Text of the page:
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After the Golden Age by Alvin Schwartz
Giving a glimpse into the formative years of comics and beyond.

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AFTER THE GOLDEN AGE for 10/23/2006
Vol. 2, #193

In these columns, I've written a great deal about Superheroes. I've written especially about Superman since he was, along with Batman, the hero of many of my stories. But in these columns, I've also presented a variety of different ways of thinking about Superman and considering him as a role model-perhaps more than the others such as Batman and the Flash, Wonder Woman, Aquaman -- a long list -- since I was called in very often to fill a hole in the ruthless printing schedule from which there was never any letup.

In writing these stories, my imagination often ran ahead of me. I tried to consider the meaning of these outsized heroes, of heroes in general and most particularly, because fans and readers often contacted each of us working in the superhero mill as I sometimes called it. But the readers, in many cases, always seemed to be looking behind the characters to see what was really there. Since somehow, from the late thirties onwards, the Superman-style hero somehow became more than simply a type of featured entertainment but took on aspects that got seriously involved with our deepest life purposes and the very meaning of the world in which we were enmeshed. I mean enmeshed because World War II, the bomb, the Holocaust, the overwhelmingly threatening future from which none of us seemed able to escape, drove us toward accepting more imaginative and less realistic, often less hopeful visions, of our meanings and purposes in this life.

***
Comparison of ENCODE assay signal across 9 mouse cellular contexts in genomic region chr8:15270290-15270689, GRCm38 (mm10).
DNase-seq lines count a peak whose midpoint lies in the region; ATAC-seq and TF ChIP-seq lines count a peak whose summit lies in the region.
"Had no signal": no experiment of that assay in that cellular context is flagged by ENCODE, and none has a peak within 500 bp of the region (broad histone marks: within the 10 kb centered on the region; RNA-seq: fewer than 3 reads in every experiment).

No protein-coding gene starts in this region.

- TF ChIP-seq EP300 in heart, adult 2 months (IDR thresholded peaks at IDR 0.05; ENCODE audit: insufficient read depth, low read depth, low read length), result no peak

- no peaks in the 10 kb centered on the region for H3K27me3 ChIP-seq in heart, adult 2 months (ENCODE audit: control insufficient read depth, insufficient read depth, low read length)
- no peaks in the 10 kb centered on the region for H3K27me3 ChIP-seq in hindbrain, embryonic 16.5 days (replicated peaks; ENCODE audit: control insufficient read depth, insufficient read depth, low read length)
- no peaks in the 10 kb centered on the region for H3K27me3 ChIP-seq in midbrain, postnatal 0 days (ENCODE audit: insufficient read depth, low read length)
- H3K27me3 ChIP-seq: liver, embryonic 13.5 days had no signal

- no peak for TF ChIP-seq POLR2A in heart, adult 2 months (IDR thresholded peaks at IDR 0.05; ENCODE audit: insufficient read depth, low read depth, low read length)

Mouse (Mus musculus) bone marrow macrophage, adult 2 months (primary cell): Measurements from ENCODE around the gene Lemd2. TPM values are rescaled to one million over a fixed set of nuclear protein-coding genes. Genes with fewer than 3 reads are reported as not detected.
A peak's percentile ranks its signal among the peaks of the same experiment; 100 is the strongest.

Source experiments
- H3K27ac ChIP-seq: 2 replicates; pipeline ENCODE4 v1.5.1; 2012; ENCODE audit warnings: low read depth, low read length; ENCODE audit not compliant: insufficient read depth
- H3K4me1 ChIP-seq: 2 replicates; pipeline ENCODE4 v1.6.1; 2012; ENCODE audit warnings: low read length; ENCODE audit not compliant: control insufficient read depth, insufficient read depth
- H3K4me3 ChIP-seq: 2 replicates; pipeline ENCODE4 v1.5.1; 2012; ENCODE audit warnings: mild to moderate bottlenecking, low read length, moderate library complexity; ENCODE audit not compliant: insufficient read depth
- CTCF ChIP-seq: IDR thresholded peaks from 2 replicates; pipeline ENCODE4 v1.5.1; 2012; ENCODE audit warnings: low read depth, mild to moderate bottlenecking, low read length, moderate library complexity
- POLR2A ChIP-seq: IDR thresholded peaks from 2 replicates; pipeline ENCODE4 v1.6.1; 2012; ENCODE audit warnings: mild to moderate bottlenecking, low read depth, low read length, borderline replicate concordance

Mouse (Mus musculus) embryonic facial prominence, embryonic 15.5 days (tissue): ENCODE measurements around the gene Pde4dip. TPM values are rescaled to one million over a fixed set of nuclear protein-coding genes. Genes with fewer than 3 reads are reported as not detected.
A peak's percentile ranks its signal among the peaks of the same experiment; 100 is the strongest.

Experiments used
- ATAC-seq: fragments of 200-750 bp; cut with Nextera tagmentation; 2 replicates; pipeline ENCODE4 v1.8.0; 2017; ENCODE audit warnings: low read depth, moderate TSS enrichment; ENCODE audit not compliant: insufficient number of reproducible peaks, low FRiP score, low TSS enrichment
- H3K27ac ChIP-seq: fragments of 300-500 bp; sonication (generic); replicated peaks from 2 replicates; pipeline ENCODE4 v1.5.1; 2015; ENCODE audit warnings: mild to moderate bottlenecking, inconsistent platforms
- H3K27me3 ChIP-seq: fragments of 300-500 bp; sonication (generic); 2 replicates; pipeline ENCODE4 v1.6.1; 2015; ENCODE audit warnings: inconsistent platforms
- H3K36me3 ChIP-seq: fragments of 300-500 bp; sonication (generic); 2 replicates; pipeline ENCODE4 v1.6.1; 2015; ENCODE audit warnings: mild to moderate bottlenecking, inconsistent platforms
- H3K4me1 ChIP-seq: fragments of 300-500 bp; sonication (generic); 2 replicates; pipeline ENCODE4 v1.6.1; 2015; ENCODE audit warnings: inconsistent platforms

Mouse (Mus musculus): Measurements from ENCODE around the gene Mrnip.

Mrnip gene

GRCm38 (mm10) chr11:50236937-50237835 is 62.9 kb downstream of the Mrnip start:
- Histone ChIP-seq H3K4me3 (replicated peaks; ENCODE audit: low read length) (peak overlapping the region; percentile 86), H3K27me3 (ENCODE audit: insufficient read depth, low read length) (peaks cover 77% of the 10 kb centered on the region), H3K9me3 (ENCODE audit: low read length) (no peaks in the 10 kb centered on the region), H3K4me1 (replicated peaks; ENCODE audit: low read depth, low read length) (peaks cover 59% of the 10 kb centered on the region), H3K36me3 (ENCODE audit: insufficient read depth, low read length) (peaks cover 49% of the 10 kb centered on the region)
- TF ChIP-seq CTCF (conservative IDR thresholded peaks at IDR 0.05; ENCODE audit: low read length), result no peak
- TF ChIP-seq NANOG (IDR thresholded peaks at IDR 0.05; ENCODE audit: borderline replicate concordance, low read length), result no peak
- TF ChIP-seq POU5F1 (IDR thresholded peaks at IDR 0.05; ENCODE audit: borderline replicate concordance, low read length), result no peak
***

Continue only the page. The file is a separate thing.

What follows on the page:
This all happened at a time when the so-called real world -- the world of science and reality as we had accepted it since the renaissance no longer seemed to make much sense. Newtonian science was beginning to show cracks as Einstein's special and general theories of relativity began to take hold. Most especially when Planck's Constant was born of a dream and led to a whole new vision of the universe most frequently represented in Schroedinger's famous cat experiment and the double-slit theory (which I won't bother to repeat here, except to touch on the broader picture these each offered in which reality seemed to exist as wave forms and, as such, disconnected from the matter which had for so long been first the focus of our science. A science mainly in which material destruction had by now seemed to become the modus of our durable, predictable, mechanical Newtonian universe. Especially in the form of our wars). Out of all this came the most destructive (the atom bomb) and at the same time most successful theory science has ever known -- quantum theory.

In the quantum world, reality consisted of waves only, waves which would collapse instantly into a single point as soon as we tried to observe them. And that startling fact in itself told us immediately that there isn't any object in so-called space-time without a conscious observer looking at it! Let me emphasize this! Consciousness is the thing that collapses a quantum wave. In other words, outside of the observer's consciousness, there isn't a single object in space-time. Everything exists merely as possibility and only within consciousness. And so, in the absence of consciousness there is only nothing.